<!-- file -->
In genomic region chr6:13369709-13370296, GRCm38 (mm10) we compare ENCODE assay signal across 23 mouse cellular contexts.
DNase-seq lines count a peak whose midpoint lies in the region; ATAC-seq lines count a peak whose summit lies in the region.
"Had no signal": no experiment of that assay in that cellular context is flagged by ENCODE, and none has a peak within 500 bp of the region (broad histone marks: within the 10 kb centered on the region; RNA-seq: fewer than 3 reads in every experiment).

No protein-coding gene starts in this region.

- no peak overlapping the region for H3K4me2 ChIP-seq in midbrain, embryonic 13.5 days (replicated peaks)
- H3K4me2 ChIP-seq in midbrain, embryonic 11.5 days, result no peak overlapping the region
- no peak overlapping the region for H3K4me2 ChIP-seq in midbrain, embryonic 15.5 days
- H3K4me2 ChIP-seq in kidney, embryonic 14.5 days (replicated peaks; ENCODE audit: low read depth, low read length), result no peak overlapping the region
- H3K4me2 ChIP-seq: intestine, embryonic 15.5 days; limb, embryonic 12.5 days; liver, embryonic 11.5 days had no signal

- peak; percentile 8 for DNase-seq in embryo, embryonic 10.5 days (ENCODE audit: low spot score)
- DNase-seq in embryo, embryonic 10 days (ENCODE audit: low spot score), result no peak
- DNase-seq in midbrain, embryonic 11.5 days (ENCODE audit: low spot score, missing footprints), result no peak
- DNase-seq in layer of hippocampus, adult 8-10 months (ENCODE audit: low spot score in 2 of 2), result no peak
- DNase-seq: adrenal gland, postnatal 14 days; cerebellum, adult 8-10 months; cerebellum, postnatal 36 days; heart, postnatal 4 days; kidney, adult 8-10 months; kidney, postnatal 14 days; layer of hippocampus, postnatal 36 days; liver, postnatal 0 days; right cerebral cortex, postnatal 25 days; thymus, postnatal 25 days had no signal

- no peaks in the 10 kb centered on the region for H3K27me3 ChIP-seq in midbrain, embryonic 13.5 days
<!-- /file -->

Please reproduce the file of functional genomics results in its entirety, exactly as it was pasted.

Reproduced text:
In genomic region chr6:13369709-13370296, GRCm38 (mm10) we compare ENCODE assay signal across 23 mouse cellular contexts.
DNase-seq lines count a peak whose midpoint lies in the region; ATAC-seq lines count a peak whose summit lies in the region.
"Had no signal": no experiment of that assay in that cellular context is flagged by ENCODE, and none has a peak within 500 bp of the region (broad histone marks: within the 10 kb centered on the region; RNA-seq: fewer than 3 reads in every experiment).

No protein-coding gene starts in this region.

- no peak overlapping the region for H3K4me2 ChIP-seq in midbrain, embryonic 13.5 days (replicated peaks)
- H3K4me2 ChIP-seq in midbrain, embryonic 11.5 days, result no peak overlapping the region
- no peak overlapping the region for H3K4me2 ChIP-seq in midbrain, embryonic 15.5 days
- H3K4me2 ChIP-seq in kidney, embryonic 14.5 days (replicated peaks; ENCODE audit: low read depth, low read length), result no peak overlapping the region
- H3K4me2 ChIP-seq: intestine, embryonic 15.5 days; limb, embryonic 12.5 days; liver, embryonic 11.5 days had no signal

- peak; percentile 8 for DNase-seq in embryo, embryonic 10.5 days (ENCODE audit: low spot score)
- DNase-seq in embryo, embryonic 10 days (ENCODE audit: low spot score), result no peak
- DNase-seq in midbrain, embryonic 11.5 days (ENCODE audit: low spot score, missing footprints), result no peak
- DNase-seq in layer of hippocampus, adult 8-10 months (ENCODE audit: low spot score in 2 of 2), result no peak
- DNase-seq: adrenal gland, postnatal 14 days; cerebellum, adult 8-10 months; cerebellum, postnatal 36 days; heart, postnatal 4 days; kidney, adult 8-10 months; kidney, postnatal 14 days; layer of hippocampus, postnatal 36 days; liver, postnatal 0 days; right cerebral cortex, postnatal 25 days; thymus, postnatal 25 days had no signal

- no peaks in the 10 kb centered on the region for H3K27me3 ChIP-seq in midbrain, embryonic 13.5 days